The Mountain Times

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Once upon a time in history: A Pico son and “a way of life”

Karl Thomas Acker was born on May 25, 1949 to parents Karl and June Thomas Acker in Rutland, but when his mom left the hospital he went to live in a most unusual home - an apartment above the Troll Top Lodge (a rustic base lodge and cafeteria) at Pico Peak.

He would spend 15 years of his life there, growing up with the mountain as both his playground and playmate. Its influence would be profound, both in his personal life and that of his parents, who were both passionate skiers.

Karl Thomas Acker's story actually begins with Brad and Janet Mead, who founded Pico in 1937 and went to Europe in 1938 to find a ski school director. They hired his father, a Swiss racer and instructor, to run the Karl Acker Ski School starting with the winter of 1938-39.

After Brad died in a drowning accident in 1942, Janet had continued to operate Pico during the war, and Karl returned to Pico after World War II service in the 10th Mountain Division ski troops to manage the area and direct the ski school. In 1948 he married June Thomas and their son joined them at Troll Top a year later.

Karl (senior) also skied with and coached Andrea Mead (Lawrence), who took two Golds in the 1952 Olympics. Despite her illustrious racing career, neither Andrea nor her brother were interested in operating Pico so in 1954, Janet Mead sold the area to Karl and June.

RACING COMES WITH THE TERRITORY
Their son, Karl, doesn't remember when he began to ski, saying, he was told he was on skis at age two. He does recall that there was a photo that appeared in The New York Times, showing him skiing through gates at age four.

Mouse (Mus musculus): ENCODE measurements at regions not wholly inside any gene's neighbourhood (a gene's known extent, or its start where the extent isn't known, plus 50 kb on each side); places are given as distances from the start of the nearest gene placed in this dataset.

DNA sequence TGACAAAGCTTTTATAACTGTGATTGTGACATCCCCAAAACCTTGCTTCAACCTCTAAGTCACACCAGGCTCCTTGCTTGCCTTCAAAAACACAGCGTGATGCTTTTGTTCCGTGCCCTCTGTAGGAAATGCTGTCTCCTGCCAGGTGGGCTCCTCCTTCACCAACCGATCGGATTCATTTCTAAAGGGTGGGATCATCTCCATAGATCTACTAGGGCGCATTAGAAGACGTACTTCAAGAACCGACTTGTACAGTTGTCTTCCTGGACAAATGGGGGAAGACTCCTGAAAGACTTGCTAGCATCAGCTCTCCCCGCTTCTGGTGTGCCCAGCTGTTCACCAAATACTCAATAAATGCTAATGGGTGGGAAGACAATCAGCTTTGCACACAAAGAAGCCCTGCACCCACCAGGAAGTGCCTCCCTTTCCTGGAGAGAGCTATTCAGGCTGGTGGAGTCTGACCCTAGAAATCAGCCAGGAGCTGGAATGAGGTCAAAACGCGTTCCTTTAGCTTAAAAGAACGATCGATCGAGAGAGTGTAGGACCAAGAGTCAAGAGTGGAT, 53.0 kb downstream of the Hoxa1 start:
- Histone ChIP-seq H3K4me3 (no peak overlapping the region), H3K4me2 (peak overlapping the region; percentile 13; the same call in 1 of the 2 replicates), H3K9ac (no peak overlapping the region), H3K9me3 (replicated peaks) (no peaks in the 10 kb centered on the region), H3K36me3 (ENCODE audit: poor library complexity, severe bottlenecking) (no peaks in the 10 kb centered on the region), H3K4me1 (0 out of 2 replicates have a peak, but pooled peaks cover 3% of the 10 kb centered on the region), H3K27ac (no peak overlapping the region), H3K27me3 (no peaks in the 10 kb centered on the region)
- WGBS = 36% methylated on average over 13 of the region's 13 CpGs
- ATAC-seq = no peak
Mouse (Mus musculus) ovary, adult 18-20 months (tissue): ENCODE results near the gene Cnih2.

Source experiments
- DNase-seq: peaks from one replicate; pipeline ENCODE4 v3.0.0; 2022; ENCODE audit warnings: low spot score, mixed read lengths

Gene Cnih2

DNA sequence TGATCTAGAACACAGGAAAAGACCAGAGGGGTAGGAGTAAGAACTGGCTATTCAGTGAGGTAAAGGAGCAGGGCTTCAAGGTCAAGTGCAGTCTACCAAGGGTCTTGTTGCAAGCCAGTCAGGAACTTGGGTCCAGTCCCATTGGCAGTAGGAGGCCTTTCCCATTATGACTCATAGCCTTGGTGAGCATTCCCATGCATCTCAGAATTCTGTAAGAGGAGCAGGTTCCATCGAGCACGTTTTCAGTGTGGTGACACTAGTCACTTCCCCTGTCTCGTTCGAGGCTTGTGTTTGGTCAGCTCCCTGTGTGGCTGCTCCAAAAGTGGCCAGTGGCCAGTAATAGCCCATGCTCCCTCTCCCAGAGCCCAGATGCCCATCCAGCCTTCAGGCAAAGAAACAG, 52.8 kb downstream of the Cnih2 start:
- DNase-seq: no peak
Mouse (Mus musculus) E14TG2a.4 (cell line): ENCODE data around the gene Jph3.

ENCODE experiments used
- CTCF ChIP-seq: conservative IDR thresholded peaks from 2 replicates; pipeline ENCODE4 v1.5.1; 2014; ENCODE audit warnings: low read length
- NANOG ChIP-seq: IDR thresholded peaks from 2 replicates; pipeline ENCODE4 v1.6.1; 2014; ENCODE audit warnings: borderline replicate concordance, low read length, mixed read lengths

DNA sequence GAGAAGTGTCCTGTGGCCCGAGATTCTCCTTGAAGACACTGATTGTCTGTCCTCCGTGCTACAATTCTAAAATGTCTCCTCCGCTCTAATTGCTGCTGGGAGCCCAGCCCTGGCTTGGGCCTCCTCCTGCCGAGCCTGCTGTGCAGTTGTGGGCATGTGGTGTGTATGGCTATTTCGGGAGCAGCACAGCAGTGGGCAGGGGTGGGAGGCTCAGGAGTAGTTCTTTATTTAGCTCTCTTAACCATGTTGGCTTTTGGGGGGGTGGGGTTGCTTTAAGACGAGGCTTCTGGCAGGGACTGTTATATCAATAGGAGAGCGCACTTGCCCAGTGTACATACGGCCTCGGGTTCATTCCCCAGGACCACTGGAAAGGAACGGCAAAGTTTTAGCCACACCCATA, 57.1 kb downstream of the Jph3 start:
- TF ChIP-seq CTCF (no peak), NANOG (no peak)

"I always skied when I got home from school, and when the lifts closed, I climbed up to ski down," he recalled in a recent interview. He also remembered going into the woods to cut saplings to set up his own race courses, and that it was "around age seven or eight" that he began to participate in Pico's organized racing program. His father had started the Pico Ski Club, in part to provide support for Andrea Mead, he added.

Asked about his youngest memories, Karl said, "I just skied and gave people a hard time - got into mischief - don't know if I can tell it to paper - nothing bad but mischief." Those were the years that centered around "play, cause trouble and ski … and I was always hanging around with the workers in winter and summer," he said of being too young to work at the area that was his home, not just a mountain.

But while he enjoyed racing, he never got to experience his father's coaching as the senior Acker died suddenly on the night of his son's ninth birthday. What Karl recalls of his father's death is mostly what he learned from his mother - that he had worked long hours and the stress had contributed to his early heart attack.

Noting both her involvement in Pico's operations and her good business sense, he said his mother continued to operate and expand Pico and he continued to ski and race. She also drove him to school every day - to the Immaculate Heart of Mary Grammar School (K-8) and later - until he got his license - to Mount Saint Joseph (MSJ), both in Rutland.

When June sold Pico to the Beldens in 1964, she went to Switzerland and spent that winter with his father's family while young Karl spent his sophomore year at a private school where he continued to ski race. (There were many family trips to Switzerland that Karl enjoyed and continued to enjoy later in life with his own family.)